Creating a charging network to support eHGV transition

Novel project looks to create and connect a network of charging infrastructure across UK to facilitate a large-scale demonstration of the benefits of eHGVs.

Sustainable energy experts at GRIDSERVE head up a substantial consortium of industry experts to demonstrate the opportunity that can be realised by electric heavy goods vehicles (HGVs) and a viable and extensive public charging network.

The estimated 400,000 HGVs on UK roads are responsible for almost 20% of transport carbon dioxide (CO2) emissions, demonstrating exactly why a zero-emission deadline has been set for 2040 across the sector.

While a number of independent electric solutions are already making some ground in the industry, there is yet to be any consistent solution at a large enough scale to really test the potential of the opportunity.

Project Electric Freightway

Project Electric Freightway will pave the way for the wider adoption of electric-powered HGVs to replace existing diesel fleets and help resolve both environmental and efficiency issues across the sector.

Alongside the vehicles themselves, a substantial network of 350 kilowatt-capable charging points will be installed in key locations across main routes and at depots, alongside a trial of two 1 megawatt capacity chargers, all powered by net zero energy sources.

Led by principal partner Hitachi Zero Carbon, the project also aims to support this demonstration with valuable data, feedback, results monitoring and reports. These will further build the case for eHGV adoption and inform improvements, expansion and opportunities to make an electric road freight network more effective for all involved.

Video credit: Innovate UK
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The project scope

The project is led by GRIDSERVE, with support from a consortium of more than 30 partners, including:

  • hauliers
  • charging specialists
  • leasing firms
  • vehicle manufacturers
  • other key industry stakeholders

Within the project, more than 200 chargers will be installed across motorway services, truck stops and commercial depots, serving not only journey ends and loading points, but also across major trunk routes in the UK road network. This allows for vehicles of a range of different use cases to benefit from a more extensive infrastructure and test the potential of an electric solution.

To test this network, around 140 electric HGVs (eHGVs) will be used by consortium members across the two-year procurement and five-year testing phases. Combining involvement from small businesses to large multinationals, the project will gather a range of essential data and learnings to inform the progress towards the adoption of eHGVs more widely.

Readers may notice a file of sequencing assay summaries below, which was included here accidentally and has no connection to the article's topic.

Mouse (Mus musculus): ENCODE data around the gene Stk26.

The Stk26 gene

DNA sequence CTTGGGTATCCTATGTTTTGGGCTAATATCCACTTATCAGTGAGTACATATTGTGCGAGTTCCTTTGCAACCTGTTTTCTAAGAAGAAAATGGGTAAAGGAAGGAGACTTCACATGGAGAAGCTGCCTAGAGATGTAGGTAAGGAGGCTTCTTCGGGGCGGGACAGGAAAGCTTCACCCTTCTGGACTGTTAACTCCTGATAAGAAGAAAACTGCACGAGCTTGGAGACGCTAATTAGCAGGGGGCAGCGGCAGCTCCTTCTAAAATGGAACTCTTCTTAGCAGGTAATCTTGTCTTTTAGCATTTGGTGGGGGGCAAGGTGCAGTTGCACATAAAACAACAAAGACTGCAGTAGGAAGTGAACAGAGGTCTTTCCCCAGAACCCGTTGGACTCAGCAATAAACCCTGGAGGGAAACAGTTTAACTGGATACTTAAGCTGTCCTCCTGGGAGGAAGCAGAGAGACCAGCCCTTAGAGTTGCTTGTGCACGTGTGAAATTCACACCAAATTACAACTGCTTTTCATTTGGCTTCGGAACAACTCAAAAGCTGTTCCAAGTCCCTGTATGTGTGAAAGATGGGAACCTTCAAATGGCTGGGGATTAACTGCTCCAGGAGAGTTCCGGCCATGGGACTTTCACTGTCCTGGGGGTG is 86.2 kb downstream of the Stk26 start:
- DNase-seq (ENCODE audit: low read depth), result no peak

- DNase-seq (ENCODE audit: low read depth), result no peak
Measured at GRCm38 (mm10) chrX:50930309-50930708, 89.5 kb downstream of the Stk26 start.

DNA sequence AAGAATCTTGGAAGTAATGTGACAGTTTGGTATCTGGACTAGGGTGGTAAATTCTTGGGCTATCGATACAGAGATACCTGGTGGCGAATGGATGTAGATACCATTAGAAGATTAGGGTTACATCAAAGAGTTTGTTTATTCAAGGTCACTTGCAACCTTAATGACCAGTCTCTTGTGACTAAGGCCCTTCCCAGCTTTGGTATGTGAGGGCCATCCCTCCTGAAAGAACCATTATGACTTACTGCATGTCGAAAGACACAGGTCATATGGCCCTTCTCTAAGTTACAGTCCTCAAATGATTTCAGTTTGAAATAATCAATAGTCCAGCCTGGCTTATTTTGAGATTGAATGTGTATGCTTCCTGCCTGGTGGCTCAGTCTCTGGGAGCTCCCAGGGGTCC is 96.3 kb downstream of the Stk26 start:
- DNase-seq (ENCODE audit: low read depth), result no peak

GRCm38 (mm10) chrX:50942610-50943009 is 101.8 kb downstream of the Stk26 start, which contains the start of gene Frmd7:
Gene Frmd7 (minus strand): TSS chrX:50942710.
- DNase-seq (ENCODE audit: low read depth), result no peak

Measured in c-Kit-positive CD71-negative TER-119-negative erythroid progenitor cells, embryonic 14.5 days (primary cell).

Aims and ambitions

The Electric Freightway project has lofty ambitions, looking to play a prominent role in proving the viability of an electric solution to road freight across the UK. The scale of the project, both in terms of test vehicles and charging infrastructure, is key to meeting its aim of bringing together an industry for a common cause of electrification.

By developing and operating charging hubs across service areas and around 14 different commercial depots, the project aims to facilitate the use of eHGVs in a range of scenarios. It will also allow partners to consider the future opportunity for other large vehicles, such as coaches, to make a switch to electric alternative vehicles.

With the potential saving of 18.6 million tonnes of CO2 equivalent just by replacing the UK’s HGVs, the equivalent of powering two million homes for a year, the wider benefit of including other petrol and diesel vehicles is huge.

When it comes to this need for growing industry engagement, Sam Clarke, Chief Vehicle Officer at GRIDSERVE, commented:

The key to the project is our belief in the importance of having a catalyst for transformation in the sector. It takes active demonstration of innovation to bring people on board and to show how new solutions can be brought about sooner. It’s important to see evolving change gathering speed and this project will hopefully help more and more companies and stakeholders take notice. This is not a speculative idea, the component parts of the project already exist – but it’s now time to bring everything together and all pull in one direction.

About the funding

This project is funded as part of the Zero Emission HGV and Infrastructure Demonstrator (ZEHID) programme, announced in October 2023. The projects are funded by the Department for Transport and delivered in partnership with Innovate UK, with this programme providing £200 million across four projects.

The ZEHID programme is intended to support large, five-year, on-road demonstrations of hydrogen fuel cell and battery electric zero emission HGVs, with these projects focusing on the largest HGVs. The programme will also support the government’s commitment to end sales of all new, non-zero emission HGVs by 2035 to 2040.

This project is just one example of how Innovate UK and its partners are investing to realise the vision for rail in the Transport Vision 2050 strategy document. This sets out what the UK transport system may look like in 2050, and outlines the likely steps along the way to achieving this. Innovate UK and its partners are currently investing over £500 million in transport programmes covering the pathways set out in the Transport Vision document.

Top image:  Credit: Scharfsinn86, iStock, Getty Images Plus via Getty Images

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